(I changed the last line to an absolute import. No luck.)

Things that I have tried:

  1. Rebuilding virtualenv

  2. Setting PYTHONPATH

  3. Using absolute paths in code

  4. Looking for circular imports

I am open to further suggestions in how to debug this error.


So the mistake I made was to look only at the source tree. The problem was really in the runtime environment, in my virtualenv. And when I looked there, I found that the desired files were not being installed. The problem, at root, was the setup.py.

  • 1
    This is not a duplicate, at least since the link you provide does not duplicate this problem. There, the problem was one of: - Some weirdness with Windows scp and linux; - improperly set PYTHONPATH; - failure to use __init__.py consistently. None of those is the problem here. In my case, the setup.py did not copy files recursively so imports were missing in virtualenv that were present in dev-env. Fix was to add to MANIFEST.in, I believe. So, markedly different and not a duplicate. – hughdbrown May 25 '15 at 7:29
  • @EdChum, this is not a duplicate. It has the same error message, but the cause is different and the solution is very different from the item you cite as a duplicate. Can you reconsider this? I have not found a way to contact you by stackoverflow, email, or twitter. – hughdbrown May 30 '15 at 12:19
  • Apologies, I have reopened this post, it looked the same but you can always message anyone who closed a question using the @whatever – EdChum May 30 '15 at 17:06
  • Nice question. Shame about the answer. – markling Jan 17 '18 at 15:34
  • Duplicate of stackoverflow.com/questions/338768/… – avp Feb 8 at 17:18

10 Answers 10

43

My usual trick is to simply print sys.path in the actual context where the import problem happens. In your case it'd seem that the place for the print is in /home/hughdbrown/.local/bin/pserve . Then check dirs & files in the places that path shows..

You do that by first having:

import sys

and in python 2 with print expression:

print sys.path

or in python 3 with the print function:

print(sys.path)
  • Okay, so the problem is that in my virtualenv, that path does not exist. When I tree my virtualenv, I can see that the views directory is missing. And that problem starts in the setup.py I am using that names the directories to install in the packages section but does not traverse down directories. Okay, I am on my way to figuring this out. For a start, I need a better setup.py. – hughdbrown May 2 '14 at 0:21
  • 2
    How do you print sys.path? – isomorphismes Sep 26 '14 at 17:04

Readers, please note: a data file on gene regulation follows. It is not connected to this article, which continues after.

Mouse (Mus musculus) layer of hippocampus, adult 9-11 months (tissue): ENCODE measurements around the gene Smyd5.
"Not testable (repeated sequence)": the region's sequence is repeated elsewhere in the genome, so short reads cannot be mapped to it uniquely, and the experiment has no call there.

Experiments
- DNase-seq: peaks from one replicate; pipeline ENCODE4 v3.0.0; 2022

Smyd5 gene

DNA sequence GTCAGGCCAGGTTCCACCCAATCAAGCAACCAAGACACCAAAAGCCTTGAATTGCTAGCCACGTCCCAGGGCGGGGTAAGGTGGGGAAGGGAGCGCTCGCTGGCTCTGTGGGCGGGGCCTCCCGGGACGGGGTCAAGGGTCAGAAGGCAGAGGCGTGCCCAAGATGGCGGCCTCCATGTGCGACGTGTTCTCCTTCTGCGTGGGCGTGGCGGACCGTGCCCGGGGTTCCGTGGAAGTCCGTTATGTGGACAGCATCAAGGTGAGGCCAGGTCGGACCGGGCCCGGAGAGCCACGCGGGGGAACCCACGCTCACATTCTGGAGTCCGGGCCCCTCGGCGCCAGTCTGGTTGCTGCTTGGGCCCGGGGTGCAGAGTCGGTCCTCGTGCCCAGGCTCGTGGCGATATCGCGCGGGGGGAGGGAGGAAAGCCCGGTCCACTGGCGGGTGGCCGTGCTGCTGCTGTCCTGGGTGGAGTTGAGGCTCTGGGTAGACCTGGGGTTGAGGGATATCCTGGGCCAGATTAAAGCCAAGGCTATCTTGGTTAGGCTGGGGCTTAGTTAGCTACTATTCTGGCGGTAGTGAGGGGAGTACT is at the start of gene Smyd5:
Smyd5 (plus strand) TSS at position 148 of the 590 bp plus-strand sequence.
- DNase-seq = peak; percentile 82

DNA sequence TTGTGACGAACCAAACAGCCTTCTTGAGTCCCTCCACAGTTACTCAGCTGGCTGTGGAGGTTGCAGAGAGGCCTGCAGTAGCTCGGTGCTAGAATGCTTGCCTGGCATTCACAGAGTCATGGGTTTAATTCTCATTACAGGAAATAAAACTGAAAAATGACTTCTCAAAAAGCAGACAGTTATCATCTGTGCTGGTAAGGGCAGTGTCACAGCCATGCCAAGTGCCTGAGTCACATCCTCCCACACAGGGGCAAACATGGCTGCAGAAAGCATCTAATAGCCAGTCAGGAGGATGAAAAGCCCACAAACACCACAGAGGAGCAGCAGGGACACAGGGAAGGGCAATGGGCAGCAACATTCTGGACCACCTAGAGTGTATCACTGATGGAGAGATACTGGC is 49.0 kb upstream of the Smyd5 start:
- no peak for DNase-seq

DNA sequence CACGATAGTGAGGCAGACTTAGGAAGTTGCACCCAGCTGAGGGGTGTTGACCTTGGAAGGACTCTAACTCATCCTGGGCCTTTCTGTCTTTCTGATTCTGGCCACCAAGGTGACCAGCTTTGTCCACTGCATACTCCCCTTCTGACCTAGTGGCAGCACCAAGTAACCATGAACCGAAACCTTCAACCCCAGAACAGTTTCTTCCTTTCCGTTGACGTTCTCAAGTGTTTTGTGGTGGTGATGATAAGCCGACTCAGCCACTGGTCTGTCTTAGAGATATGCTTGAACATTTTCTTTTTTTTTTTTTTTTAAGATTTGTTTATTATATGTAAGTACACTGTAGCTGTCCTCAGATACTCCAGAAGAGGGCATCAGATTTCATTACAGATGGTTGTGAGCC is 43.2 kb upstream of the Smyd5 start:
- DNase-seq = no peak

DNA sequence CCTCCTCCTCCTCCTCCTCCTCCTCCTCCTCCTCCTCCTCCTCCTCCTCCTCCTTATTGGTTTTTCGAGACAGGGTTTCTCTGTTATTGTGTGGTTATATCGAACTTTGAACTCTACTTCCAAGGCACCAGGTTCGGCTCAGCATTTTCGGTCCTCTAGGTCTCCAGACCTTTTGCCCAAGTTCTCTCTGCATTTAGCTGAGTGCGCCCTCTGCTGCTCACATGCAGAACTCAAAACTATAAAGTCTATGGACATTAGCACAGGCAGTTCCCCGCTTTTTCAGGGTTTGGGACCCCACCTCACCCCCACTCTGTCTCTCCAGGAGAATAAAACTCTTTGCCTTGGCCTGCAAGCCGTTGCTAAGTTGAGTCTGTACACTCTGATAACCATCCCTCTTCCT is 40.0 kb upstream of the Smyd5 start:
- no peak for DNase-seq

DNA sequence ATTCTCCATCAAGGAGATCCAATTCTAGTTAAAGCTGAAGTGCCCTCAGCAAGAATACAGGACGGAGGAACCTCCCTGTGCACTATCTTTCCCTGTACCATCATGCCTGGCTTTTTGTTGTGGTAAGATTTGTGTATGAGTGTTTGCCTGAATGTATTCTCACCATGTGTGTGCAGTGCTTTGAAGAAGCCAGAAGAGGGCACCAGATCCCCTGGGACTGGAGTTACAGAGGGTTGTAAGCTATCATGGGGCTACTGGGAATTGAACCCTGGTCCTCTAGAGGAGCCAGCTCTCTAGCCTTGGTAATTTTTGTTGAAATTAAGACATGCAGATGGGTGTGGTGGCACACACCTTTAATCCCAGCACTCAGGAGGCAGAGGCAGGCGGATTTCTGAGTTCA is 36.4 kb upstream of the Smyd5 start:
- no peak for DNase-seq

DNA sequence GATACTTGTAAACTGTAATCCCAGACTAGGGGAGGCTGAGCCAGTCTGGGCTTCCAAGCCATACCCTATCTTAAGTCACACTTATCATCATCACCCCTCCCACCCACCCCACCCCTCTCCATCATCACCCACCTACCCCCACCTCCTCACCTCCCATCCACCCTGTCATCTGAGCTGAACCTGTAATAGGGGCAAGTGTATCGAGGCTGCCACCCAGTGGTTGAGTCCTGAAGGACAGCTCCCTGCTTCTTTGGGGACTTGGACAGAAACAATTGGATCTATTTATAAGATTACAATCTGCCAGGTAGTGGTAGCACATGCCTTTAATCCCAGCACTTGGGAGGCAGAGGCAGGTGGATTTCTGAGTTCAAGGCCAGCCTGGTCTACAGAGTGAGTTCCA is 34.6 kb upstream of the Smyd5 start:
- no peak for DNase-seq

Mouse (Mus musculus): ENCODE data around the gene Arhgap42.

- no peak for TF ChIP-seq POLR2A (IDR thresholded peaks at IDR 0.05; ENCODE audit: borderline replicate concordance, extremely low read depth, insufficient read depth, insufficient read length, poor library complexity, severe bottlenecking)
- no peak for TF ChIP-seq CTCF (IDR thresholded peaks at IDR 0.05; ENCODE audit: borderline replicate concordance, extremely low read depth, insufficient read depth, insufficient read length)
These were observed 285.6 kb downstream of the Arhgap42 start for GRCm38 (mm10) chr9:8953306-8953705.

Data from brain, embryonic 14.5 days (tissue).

• 10
    in python2 it is with the print expression: print sys.path and in python3 with the print function: print(sys.path). in both you need import sys before that. – antont Sep 27 '14 at 22:08
  • I solve adding this in settings.py of my project: `` import sys sys.path.insert(1, '{project_path}') `` Ty @M-T-A – Marcaum54 Sep 5 '16 at 11:38
45

I set the PYTHONPATH to '.' and that solved it for me.

export PYTHONPATH='.'

For a one-liner you could as easily do:

PYTHONPATH='.' your_python_script

These commands are expected to be run in a terminal

  • 1
    This solved it for me in TravisCI as well--you would've thought this wouldn't be required. Thank you! – Jose Salvatierra Jan 10 '16 at 16:34
  • Where do we need to execute this? – Parthapratim Neog Jan 30 '17 at 14:35
  • @ParthapratimNeog The export is expected to be run in a terminal window prior to executing your script. I also extended my answer with a one-liner solution should you not want to add an environment variable. – javabeangrinder Jan 31 '17 at 13:28
  • I believe it's better to add the absolute path than . because . will not follow if you change the directory. – avp Feb 8 at 17:15
4

I had the same problem, and I solved it by adding the following code to the top of the python file:

import sys
import os

sys.path.append(os.path.dirname(os.path.dirname(os.path.dirname(__file__))))

Number of repetitions of os.path.dirname depends on where is the file located your project hierarchy. For instance, in my case the project root is three levels up.

3

I met the same problem, and I try the pdb.set_trace() before the error line.

My problem is the package name duplicate with the module name, like:

test